Recipe post: Winter Warmth in Stew Form

I don’t know from which city or country you are reading this, but here, lately it’s been VERY cold.

2014-01-25 11.29.32
Just another balmy January day in Eastern Ontario.

As in, -17C with wind chills of almost double that. Snowstorms and ice storms and public warming centres for the homeless or those without power; where whiteouts and zero visibility and multi-vehicle traffic accidents abound.  You would think that in our traditionally cold nation that we wouldn’t forget how to drive in these conditions when winter inevitably rolls around each year, but every day of winter I see and hear evidence to the contrary.

It’s days like this that I most want to snuggle deeper into the covers, pulling them over my head until I’m happily cocooned into a small bubble of warmth in the middle of my chilly room (the Hubster will *insist* on leaving the bedroom window open a crack “for ventilation”…brrr!), and only emerge when the call of nature becomes too insistent to ignore. These days positively beg for calling into work “well”, as in, “Well, it’s too damn cold to come to work today!”, then cuddle with a loved one, a furry feline and a fuzzy blanket, and watch a favourite movie together while sipping on a hot cup of tea.

I believe scientists have coined a term for this feeling; I believe it’s called HIBERNATION.

Well, not everyone is able to call in for an adult snow day — and good thing, too, or the forward march of progress would come to a screeching halt during every winter month! – so what can we do to emulate the happiness of the calm, warm, sleepy-lazy day even when we have to work and be…*shudder*… productive?

Well, food helps. Food that is hearty and flavourful and abundant and warms us right down to our cockles…wherever those may be. And what food is better known for giving us all of those things during these cold winter months than a hearty bowl of stew with some delicious, delicate dumplings on top?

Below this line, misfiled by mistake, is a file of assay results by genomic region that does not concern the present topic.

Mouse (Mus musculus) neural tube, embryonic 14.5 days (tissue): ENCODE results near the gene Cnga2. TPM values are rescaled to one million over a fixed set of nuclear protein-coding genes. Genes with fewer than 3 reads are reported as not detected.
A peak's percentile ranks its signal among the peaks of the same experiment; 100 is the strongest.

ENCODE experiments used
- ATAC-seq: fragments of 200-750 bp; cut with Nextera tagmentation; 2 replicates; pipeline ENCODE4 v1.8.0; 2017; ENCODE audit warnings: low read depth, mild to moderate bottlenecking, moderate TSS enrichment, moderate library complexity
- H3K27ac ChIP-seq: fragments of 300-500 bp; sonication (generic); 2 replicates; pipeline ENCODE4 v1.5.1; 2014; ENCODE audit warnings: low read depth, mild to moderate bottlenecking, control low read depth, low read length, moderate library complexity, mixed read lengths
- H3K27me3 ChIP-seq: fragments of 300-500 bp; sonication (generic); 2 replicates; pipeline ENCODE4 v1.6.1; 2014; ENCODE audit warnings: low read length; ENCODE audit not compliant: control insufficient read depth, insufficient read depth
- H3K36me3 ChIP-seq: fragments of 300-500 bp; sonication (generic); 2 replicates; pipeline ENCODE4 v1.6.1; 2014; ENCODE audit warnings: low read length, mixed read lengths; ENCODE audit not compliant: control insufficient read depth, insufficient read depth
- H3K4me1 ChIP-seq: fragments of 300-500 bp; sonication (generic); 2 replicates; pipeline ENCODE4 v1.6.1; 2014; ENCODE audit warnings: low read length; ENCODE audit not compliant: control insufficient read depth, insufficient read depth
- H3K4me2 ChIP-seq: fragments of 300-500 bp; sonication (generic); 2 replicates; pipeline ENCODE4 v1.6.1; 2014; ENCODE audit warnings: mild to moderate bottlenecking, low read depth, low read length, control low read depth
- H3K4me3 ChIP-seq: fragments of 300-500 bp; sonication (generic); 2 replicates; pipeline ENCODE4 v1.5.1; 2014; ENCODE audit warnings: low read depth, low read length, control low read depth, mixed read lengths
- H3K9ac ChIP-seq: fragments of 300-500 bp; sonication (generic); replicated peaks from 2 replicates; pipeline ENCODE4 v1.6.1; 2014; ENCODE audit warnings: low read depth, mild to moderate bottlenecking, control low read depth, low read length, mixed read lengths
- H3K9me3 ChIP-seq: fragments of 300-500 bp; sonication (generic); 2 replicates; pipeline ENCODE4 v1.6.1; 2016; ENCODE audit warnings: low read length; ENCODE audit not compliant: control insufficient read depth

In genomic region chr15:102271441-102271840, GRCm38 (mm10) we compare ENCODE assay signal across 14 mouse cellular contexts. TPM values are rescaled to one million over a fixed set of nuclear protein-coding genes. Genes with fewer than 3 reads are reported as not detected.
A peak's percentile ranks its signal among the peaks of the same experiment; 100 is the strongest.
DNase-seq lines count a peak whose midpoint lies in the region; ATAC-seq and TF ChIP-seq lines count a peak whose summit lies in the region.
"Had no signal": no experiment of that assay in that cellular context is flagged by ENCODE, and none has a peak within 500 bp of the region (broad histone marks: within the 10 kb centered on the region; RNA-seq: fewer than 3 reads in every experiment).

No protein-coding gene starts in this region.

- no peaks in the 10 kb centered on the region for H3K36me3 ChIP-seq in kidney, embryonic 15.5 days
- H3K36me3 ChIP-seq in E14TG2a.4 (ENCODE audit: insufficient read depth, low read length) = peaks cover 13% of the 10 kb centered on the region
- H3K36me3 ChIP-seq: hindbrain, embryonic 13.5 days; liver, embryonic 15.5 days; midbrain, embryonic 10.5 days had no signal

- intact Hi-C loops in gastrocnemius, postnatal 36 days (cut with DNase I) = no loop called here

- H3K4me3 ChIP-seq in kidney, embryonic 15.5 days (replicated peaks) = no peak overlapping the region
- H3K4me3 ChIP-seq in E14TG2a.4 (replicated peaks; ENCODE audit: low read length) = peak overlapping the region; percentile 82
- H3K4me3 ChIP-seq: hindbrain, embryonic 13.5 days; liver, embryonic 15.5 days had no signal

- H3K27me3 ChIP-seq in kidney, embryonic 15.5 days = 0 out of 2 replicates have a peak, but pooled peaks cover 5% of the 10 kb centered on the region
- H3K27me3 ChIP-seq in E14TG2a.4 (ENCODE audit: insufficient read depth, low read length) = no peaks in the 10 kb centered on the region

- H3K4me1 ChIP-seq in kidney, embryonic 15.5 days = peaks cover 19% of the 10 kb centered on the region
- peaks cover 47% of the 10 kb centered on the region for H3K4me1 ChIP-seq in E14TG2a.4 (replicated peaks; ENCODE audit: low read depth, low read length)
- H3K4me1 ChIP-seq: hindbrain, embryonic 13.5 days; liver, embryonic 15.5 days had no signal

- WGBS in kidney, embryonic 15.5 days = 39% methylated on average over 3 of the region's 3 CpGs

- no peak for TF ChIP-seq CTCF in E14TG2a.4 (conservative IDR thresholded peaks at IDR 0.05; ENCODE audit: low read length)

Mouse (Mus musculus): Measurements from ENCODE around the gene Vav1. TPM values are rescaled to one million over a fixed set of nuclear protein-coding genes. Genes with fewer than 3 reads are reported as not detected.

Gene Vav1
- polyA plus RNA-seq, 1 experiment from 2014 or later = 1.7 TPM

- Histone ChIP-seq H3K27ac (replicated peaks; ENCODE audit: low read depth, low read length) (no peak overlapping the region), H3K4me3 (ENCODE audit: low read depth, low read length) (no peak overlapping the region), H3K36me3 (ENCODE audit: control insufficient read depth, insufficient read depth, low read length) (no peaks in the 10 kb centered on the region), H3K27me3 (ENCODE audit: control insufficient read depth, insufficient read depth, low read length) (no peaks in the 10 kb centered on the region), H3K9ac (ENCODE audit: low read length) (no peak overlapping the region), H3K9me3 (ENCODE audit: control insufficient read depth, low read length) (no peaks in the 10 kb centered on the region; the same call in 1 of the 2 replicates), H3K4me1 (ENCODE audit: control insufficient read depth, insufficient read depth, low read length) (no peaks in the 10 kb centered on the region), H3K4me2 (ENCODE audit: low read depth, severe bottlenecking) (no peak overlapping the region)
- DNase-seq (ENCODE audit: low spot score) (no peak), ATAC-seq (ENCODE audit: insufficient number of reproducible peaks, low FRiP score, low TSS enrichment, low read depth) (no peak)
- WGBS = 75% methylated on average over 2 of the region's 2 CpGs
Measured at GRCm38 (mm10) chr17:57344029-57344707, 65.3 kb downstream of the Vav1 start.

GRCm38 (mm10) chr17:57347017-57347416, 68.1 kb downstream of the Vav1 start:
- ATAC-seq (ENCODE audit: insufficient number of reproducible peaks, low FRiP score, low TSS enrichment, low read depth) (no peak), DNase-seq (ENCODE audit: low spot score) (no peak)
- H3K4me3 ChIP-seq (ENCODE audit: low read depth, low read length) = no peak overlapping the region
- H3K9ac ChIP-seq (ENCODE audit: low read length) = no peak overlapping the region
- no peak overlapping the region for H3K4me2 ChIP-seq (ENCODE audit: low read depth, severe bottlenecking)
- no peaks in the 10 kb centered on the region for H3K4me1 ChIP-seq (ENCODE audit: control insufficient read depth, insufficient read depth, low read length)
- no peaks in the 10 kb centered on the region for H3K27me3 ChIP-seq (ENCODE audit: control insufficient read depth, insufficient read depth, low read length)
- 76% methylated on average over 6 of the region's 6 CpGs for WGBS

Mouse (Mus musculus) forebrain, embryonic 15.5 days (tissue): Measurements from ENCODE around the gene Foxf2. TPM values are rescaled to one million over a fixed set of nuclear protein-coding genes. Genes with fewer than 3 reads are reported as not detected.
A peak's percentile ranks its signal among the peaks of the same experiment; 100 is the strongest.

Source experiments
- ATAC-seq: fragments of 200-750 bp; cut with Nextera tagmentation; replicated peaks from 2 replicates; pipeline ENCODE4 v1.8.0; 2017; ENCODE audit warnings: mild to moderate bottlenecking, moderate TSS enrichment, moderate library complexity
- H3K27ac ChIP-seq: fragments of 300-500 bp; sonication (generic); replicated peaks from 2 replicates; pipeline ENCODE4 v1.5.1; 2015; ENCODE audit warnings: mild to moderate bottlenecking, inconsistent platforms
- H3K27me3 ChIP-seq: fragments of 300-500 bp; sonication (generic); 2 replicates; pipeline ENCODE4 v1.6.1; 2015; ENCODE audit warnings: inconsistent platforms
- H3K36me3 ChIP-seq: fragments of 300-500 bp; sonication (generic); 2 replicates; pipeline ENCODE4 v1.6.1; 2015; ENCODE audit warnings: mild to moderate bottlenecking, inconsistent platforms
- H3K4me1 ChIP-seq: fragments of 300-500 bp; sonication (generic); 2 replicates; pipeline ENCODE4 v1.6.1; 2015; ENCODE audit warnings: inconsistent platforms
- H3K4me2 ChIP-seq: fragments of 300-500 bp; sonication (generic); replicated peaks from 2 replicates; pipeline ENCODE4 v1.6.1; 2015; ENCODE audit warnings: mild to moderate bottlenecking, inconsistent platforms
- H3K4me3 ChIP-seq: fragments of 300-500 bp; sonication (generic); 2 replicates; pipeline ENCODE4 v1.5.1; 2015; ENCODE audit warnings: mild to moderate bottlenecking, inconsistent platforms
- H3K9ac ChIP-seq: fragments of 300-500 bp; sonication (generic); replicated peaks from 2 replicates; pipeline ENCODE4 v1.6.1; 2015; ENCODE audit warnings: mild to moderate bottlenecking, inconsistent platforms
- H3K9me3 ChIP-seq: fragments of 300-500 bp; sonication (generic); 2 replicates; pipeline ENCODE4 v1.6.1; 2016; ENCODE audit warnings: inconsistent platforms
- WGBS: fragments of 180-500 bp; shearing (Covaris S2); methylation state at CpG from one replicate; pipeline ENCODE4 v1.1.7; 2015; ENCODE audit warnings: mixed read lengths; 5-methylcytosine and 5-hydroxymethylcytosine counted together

“There is a charm in making a stew, to the unaccustomed cook, from the excitement of wondering what the result will be, and whether any flavour save that of onions will survive the competition in the mixture.”
– Annie Besant

Below are three different stew recipes I’ve developed; you will notice that these three recipes tend to use many of the same basic ingredients! You have your choice of beef, chicken, or a vegan vegetable stew, plus a simple BONUS recipe for making flavourful, tender dumplings which I could never get enough of when I was younger (remember, the trick to fluffy, light dumplings is NO PEEKING while they’re cooking!).

Sorry for no pictures of the three stew recipes below ATM; I promise to make these stews over the winter months and edit/upload pics to this blog post, but I wanted you to have these recipes sooner rather than later. Because I’m awesome like that.

Happy Stewing!

Homestyle Beef and Winter Vegetable Stew

  • 2½ lb. lean boneless stewing beef, ½” cubes
  • ¼ cup all-purpose flour
  • 1 tbsp vegetable oil
  • 3 tbsp butter
  • 1 tsp Kosher salt
  • ½ tsp black pepper